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GlassPoint Brings Gigantic 850 MWth Solar EOR to California

November 30, 2017 |
 by Susan Kraemer

GlassPoint will build an 850 MW (thermal) solar facility at the Belridge oil field in Bakersfield, to replace natural gas which is traditionally used for Enhanced Oil Recovery (EOR). GlassPoint’s unique solar thermal technology will generate 12 million barrels of emissions-free steam annually for extracting oil.

“Using solar energy to produce oil is a completely new market for solar energy,” said John O’Donnell, VP of Business Development at GlassPoint in California.

“Great things have been done with solar electricity, and that is being built out nicely, but people tend to think that solar is only for electricity. However, with solar EOR, we can add to that; we can expand solar into a whole new segment.”

Using solar instead of natural gas to extract oil at just this one oilfield will cut California carbon emissions by more than 376,000 metric tons per year. Yet that is just a fraction of the potential for greenhouse gas reduction possible in just the California oil industry, according to O’Donnell.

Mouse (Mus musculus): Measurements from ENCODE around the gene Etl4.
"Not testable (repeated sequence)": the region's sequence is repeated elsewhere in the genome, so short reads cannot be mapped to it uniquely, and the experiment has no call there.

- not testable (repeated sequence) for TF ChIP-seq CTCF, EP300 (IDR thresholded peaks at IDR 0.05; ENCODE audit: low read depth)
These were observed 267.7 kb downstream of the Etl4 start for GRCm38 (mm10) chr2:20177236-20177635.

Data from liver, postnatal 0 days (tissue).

“This really is one and a half times larger than any kind of solar project in California,” he pointed out.

“And yet even though this will be the largest solar project in California, this just replaces a portion of the natural gas used – and that’s at just one oil field. That really highlights how significant the scale of energy needed is in the oil industry.”

The technology recycles the oil field’s “produced” water, that is piped up from the ground and heated inside pipes running at the focal point of huge curved mirrors to turn it to steam which can then be piped as steam back into the oil field to push out the heavy oil. As well as the massive 850 MWth of solar steam production, the project will include a 26.5 MW photovoltaic (PV) plant, generating some of the electricity used onsite.

Oil industry impact could be huge, starting 2020

Surprisingly, the oil industry is the world’s largest user of energy. Getting energy out of the ground and then refining it takes energy.

“We recently did an assessment with Stanford University, of oil industry energy use, and came up with the total amount of energy that is used. Something on the order of 15% of the energy that’s produced is used in energy production.”

This is particularly the case in California.

“More than half the oil in California is heavy oil. And heavy oil is particularly energy intensive to produce,” he said. “Emissions from every segment of the economy matter. We only have one atmosphere.”